APTA Publishes Dry Needling Resource Guide
In 2011, the American Physical Therapy Association (APTA) invited Dr. Jan Dommerholt to participate in the APTA Dry Needling Workgroup along with several other physical therapists representing legislators, educators, insurance specialists, clinicians, and the APTA administrative staff. In January 2012, the APTA released
Physical Therapists & the Performance of Dry Needling: An Educational Resource Paper (pdf).
In 2013, the APTA published a second educational resource guide about the scientific foundations of dry needling: Description of Dry Needling in Clinical Practice (pdf).
June 4, 2009—Following a request from an AAOMPT member, the AAOMPT Executive Committee charged the Practice Affairs Committee to investigate the basis of “dry needling” within physical therapist practice. Following an extensive review of the literature and discussions among the committee members the Practice Affairs Committee brought forth the following position for the Executive Committee to review:
POSITION: It is the Position of the AAOMPT Executive Committee that dry needling is within the scope of physical therapist practice.
SUPPORT STATEMENT: Dry needling is a neurophysiological evidence-based treatment technique that requires effective manual assessment of the neuromuscular system. Physical therapists are well trained to utilize dry needling in conjunction with manual physical therapy interventions. Research supports that dry needling improves pain control, reduces muscle tension, normalizes biochemical and electrical dysfunction of motor endplates, and facilitates an accelerated return to active rehabilitation.
Update: During the October 2009 Annual Meeting, the AAOMPT Membership voted in favor of the position statement and agreed that intramuscular manual therapy/dry needling is indeed within the scope of physical therapy practice.
Frequently Asked Questions about Dry Needling
Have questions about dry needling? You might find the answers in this Bethesda Physiocare Dry Needling FAQ (pdf) publication.
Droge naald prikt spierknoopje weg
Dr. Carel Bron, graduate of the Dutch dry needling course program, was featured in a February 2012 newspaper article in the Netherlands … read article (pdf in Dutch) »
Commentary on Scope of Practice
From our perspective, medical boards should adhere to the guidelines of their own Federation of State Medical Boards (FSMB), which in 2006 published a joint report together with the Association of Social Work Boards (ASWB), the Federation of State Boards of Physical Therapy (FSBPT), the National Board for Certification in Occupational Therapy (NBCOT), the National Council of State Boards of Nursing (NCSBN), and the National Association of Boards of Pharmacy (NABP®) on changes in healthcare professions scope of practice.
According to these federations of state boards, since most professions today share some skills or procedures with another profession, it is no longer reasonable to expect each profession to have a completely unique scope of practice, exclusive of all others. Yet, it is quite common that “one profession may perceive another profession as “encroaching” into their area of practice. The profession may be economically or otherwise threatened and therefore oppose the other profession’s legislative effort to change scope of practice.” There are clear indications that some acupuncture societies and associations in the United States may feel threatened by increasing numbers of physical therapists, who are using dry needling techniques within their scope of physical therapy practice, even though few entry level physical therapy schools include dry needling in their curricula. As the joint report of the US regulatory boards indicated, it is common that new skills are initially performed as advanced skills by only a select number of professionals. Once a sufficient cohort of practitioners is utilizing the skills, they are likely to become entry-level skills and subsequently will be taught in entry-level curricula. The regulatory agencies concluded, that “it is not realistic to require a skill or activity to be taught in an entry-level program before it becomes part of a profession’s scope of practice. If this were the standard, there would be few, if any, increases in scope of practice.”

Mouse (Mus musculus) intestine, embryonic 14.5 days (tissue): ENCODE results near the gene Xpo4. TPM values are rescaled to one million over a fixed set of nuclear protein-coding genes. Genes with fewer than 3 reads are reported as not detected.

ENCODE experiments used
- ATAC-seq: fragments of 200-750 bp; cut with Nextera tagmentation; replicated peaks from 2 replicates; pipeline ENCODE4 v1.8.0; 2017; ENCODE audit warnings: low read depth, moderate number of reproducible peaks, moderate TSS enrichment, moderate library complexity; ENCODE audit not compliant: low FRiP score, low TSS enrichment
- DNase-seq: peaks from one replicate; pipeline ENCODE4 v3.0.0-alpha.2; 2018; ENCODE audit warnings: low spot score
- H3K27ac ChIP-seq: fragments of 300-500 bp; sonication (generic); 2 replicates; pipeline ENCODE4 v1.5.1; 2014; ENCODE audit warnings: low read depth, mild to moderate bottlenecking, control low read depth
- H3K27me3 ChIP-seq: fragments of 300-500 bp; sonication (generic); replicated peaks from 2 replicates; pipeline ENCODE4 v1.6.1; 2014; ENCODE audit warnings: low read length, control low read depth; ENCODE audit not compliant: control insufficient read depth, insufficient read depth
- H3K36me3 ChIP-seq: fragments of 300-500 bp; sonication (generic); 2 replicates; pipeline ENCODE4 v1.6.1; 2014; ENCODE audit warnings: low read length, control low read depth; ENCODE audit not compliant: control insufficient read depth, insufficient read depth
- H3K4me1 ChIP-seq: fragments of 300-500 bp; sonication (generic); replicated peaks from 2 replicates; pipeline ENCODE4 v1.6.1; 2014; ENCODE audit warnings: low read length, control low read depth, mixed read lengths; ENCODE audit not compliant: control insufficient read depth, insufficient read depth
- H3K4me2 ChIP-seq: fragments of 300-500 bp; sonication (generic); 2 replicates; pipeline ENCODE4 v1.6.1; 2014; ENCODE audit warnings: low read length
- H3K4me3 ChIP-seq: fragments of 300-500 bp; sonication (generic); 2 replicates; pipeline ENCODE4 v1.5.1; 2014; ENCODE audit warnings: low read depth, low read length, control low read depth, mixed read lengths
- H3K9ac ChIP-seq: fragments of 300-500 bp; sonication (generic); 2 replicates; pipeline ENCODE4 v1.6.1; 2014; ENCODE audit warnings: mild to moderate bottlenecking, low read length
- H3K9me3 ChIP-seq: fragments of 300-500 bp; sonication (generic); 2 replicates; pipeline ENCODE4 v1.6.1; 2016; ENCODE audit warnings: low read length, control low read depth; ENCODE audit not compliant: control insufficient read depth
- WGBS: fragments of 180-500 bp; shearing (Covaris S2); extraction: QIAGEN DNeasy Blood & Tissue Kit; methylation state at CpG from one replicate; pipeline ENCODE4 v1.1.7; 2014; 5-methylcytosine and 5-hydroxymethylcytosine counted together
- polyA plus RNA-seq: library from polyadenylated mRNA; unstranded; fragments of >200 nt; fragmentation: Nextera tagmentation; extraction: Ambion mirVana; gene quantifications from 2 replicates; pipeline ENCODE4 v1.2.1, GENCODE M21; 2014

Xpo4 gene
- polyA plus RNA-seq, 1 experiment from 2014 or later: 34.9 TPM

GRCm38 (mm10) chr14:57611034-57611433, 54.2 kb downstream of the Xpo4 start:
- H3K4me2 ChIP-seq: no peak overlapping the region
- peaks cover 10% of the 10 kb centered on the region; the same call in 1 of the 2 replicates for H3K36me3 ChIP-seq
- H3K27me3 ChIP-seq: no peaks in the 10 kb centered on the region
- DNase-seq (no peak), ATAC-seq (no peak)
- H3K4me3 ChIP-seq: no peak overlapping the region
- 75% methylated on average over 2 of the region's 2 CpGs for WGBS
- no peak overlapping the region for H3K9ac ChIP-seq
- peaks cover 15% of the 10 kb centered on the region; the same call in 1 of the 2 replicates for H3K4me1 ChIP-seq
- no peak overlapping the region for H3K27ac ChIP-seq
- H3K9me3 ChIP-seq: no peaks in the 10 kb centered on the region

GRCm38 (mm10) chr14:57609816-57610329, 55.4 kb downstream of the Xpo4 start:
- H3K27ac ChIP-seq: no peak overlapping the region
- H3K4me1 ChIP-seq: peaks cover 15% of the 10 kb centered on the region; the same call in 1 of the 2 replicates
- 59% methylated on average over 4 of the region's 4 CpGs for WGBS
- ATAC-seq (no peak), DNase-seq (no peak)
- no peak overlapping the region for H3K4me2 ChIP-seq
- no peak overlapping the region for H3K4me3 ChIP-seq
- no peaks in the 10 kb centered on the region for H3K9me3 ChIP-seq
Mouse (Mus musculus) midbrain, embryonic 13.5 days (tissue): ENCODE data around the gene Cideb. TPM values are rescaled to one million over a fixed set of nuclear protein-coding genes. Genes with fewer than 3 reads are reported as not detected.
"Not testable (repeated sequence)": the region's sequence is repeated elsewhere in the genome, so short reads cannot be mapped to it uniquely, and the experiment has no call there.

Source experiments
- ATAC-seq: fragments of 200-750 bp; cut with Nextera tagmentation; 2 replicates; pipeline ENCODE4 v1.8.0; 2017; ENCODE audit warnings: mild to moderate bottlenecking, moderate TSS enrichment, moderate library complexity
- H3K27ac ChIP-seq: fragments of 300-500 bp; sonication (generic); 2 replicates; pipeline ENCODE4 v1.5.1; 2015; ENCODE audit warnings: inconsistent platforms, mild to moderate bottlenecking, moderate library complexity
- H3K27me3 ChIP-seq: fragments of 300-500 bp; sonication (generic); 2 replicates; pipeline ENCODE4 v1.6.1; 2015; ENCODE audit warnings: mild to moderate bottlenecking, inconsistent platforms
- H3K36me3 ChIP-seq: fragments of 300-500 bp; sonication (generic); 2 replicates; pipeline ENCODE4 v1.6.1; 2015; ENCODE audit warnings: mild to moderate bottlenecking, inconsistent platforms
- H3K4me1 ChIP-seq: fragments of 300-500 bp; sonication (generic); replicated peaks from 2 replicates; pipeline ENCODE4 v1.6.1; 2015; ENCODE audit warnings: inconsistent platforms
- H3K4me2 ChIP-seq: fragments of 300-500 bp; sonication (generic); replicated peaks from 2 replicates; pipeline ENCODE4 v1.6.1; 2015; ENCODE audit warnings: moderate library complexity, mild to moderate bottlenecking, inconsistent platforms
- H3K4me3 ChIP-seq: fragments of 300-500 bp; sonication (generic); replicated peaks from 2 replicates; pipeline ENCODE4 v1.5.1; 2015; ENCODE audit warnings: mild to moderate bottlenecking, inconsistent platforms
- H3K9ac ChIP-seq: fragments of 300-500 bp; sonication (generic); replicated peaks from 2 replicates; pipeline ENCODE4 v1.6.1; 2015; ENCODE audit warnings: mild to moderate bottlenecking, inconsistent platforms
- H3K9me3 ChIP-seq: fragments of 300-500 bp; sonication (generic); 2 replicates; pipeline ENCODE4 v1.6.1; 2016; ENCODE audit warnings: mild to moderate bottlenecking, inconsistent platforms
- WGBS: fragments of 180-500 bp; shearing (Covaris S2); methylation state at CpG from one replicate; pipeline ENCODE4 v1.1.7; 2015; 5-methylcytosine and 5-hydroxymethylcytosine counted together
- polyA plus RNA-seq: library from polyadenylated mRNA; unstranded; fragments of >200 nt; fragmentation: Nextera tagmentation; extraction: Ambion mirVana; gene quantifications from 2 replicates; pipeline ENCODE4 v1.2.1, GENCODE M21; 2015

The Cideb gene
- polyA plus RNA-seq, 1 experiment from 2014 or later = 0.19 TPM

“No one profession actually owns a skill or activity in and of itself. One activity does not define a profession but it is the entire scope of activities within the practice that makes any particular profession unique. Simply because a skill or activity is within one profession’s skill set does not mean another profession cannot and should not include it in its own scope of practice.”
Although acupuncture boards did not participate in preparing this joint report on scope of practice, it is our recommendation that acupuncturists, acupuncture societies and associations, and acupuncture boards adopt the conclusions of their colleagues on other boards and realize that no one owns the exclusive right to a solid filament needle, irrespective of discipline. One discipline cannot and should not determine the scope of practice of any other discipline.